Tom: We’re continuing with the gospel, and we are in the Gospel of John. We are at chapter 14, and Dave, I think we left off—well, we can pick up with verse 24. That’s John:14:24: “He that loveth me not keepeth not my sayings: and the word which ye hear is not mine, but the Father’s which sent me. These things I have spoken unto you, being yet present with you. But the Comforter, which is the Holy Ghost, whom the Father will send in my name, he shall teach you all things, and bring all things to your remembrance, whatsoever I have said unto you.”
Dave, we were talking in our previous segment about legalism, on the one hand. On the other hand, there are things that we need to do to please the Lord: “He that loveth me not keepeth not my sayings.”
Dave: Of course, that’s a follow-up from what he said in verse 23: “If a man love me, he will keep my words: and my Father will love him, and we will come unto him, and make our abode with him.” So that what we do is motivated by love, we do it because of love. Paul tells us in 1 Corinthians 13, “I could give my body to be burned, I could give all my goods to feed the poor, and it wouldn’t be worth anything if I didn’t do it out of love.”
So, if I did it as this—going back to this gentleman, again, that he must punish his wife, and if he doesn’t, he is going to hell—if you do anything with that motive in mind, “because I don’t want to go to hell,” then it’s not going to keep you out of hell even on that basis, even if good works were essential, because you have done it for the wrong reasons.
And I sometimes say, Tom, I mean, this is a very difficult subject, eternal punishment, but I sometimes say that one of the reasons why when you are in hell, in the lake of fire, you’ll never get out, is because you couldn’t possibly want to get out for the right reasons. All you want to do is get out of there, and that is not the right motive for coming to Christ. Now, that can be used of God, I don’t want to be dogmatic about it.
Tom: Well, because it’s a reality! It’s like telling somebody the bridge is out at the end of the road, and if you go down the road you’re going to go over the precipice and you’re going to die. Well, that’s a reality.
Dave: Mm-hmm. But Tom, we have to be careful, because then it can become like Islam. They’ve got a machete at your neck (in Indonesia, they’re doing it every day, or Nigeria, or the government of Khartoum in South of Sudan, and so forth), and “You just repeat these words, ‘There is no God but Allah and Muhammad is his prophet,’ or we will kill you!” Now, the fact that you repeat those words doesn’t mean you believe it, but you’re just wanting to save your life—it’s expediency.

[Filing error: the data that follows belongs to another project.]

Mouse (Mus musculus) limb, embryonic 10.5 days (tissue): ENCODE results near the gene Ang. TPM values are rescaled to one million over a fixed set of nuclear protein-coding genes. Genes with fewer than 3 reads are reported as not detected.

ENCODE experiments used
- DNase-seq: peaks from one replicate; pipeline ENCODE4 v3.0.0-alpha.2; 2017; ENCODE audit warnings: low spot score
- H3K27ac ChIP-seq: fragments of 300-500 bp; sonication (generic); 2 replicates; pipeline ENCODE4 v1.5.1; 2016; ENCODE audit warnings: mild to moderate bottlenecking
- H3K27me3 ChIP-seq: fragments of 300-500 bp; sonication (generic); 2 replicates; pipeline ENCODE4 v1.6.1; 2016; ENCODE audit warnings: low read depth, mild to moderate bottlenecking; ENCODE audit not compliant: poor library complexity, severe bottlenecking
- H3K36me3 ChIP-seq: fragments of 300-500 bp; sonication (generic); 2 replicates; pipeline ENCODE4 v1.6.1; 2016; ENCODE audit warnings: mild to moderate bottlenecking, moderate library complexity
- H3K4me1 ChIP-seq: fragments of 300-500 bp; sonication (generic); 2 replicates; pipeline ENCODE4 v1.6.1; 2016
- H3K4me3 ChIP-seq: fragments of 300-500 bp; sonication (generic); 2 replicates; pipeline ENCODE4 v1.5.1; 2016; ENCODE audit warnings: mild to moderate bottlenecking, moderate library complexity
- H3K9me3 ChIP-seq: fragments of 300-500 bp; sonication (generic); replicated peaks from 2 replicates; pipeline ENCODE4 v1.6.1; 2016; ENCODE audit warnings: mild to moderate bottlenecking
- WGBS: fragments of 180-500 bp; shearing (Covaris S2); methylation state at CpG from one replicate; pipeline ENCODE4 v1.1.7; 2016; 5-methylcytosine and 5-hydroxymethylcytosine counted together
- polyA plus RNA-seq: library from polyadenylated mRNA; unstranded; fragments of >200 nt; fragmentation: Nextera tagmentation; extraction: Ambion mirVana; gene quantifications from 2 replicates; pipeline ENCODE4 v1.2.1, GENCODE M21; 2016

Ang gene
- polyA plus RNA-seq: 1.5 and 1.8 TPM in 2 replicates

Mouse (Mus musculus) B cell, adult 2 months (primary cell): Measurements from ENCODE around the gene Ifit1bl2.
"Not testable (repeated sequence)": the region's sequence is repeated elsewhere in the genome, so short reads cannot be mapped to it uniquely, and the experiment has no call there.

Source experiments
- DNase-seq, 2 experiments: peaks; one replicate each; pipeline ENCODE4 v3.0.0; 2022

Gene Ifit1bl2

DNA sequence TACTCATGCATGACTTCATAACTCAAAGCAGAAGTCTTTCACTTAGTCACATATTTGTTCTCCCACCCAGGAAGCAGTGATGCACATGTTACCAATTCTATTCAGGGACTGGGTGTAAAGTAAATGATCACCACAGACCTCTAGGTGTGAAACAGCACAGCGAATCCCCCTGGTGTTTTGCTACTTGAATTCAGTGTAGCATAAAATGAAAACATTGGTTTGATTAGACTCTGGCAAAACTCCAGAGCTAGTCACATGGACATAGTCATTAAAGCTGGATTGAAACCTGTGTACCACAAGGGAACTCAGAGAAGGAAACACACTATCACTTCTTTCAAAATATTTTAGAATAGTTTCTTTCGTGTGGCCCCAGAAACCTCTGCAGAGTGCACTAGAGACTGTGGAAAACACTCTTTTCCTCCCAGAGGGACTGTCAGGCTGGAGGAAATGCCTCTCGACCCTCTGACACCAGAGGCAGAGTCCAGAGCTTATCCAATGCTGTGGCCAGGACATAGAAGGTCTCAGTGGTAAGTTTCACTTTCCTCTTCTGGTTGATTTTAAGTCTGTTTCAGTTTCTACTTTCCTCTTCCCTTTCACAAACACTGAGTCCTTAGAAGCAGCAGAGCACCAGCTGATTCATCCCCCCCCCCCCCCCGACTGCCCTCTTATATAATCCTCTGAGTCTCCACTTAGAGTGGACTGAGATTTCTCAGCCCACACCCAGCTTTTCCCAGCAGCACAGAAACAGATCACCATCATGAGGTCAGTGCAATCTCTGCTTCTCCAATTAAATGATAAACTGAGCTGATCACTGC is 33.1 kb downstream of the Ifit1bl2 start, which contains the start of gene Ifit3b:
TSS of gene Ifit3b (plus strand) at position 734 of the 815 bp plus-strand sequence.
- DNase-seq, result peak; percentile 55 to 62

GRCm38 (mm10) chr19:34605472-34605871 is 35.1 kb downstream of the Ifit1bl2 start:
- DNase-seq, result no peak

But the Bible says you must believe with all your heart. So again, I think a person could be talked into making some confession or profession out of fear of hell. Now I’m not denying that that would be a good motive. I had a great fear of hell when I was a boy, but we also must believe the truth. But when we seek to follow the Lord, He wants our hearts. He’s not trying to trick us; He lays all the evidence out. God says, “Come now, and let us reason together.” He gives us all the proof, and we love Him because He first loved us. And Paul writes in Romans, “God commendeth his love toward us in that while we were yet sinners, Christ died for us.”
So, we see God’s love. He’s not just some cosmic energy source. This wasn’t some impersonal act to satisfy justice, although it did satisfy justice, but this is the demonstration, the supreme demonstration of God’s love. And Tom, not to get off the subject here a bit, but I’ve been having a little—some discussions with Calvinists, and we have a book coming out down the line, as soon as Multnomah gets it into the mill.
Tom: I think it’s scheduled for February.
Dave: No, I think it’s November, maybe, I’m not sure, but it’s called Calvinism Debated: Five Points, Two Views. And one of the things that the Calvinist tries to say, because it’s very embarrassing not to admit that God loves everybody, so they try to say, “Yeah, God loves everybody, even the ones that He predestines to hell, because He demonstrates His love by giving them sunshine and rain and so forth.” I don’t think that makes sense—that it is loving to give temporal benefits to someone that you have damned for eternity. But the Bible…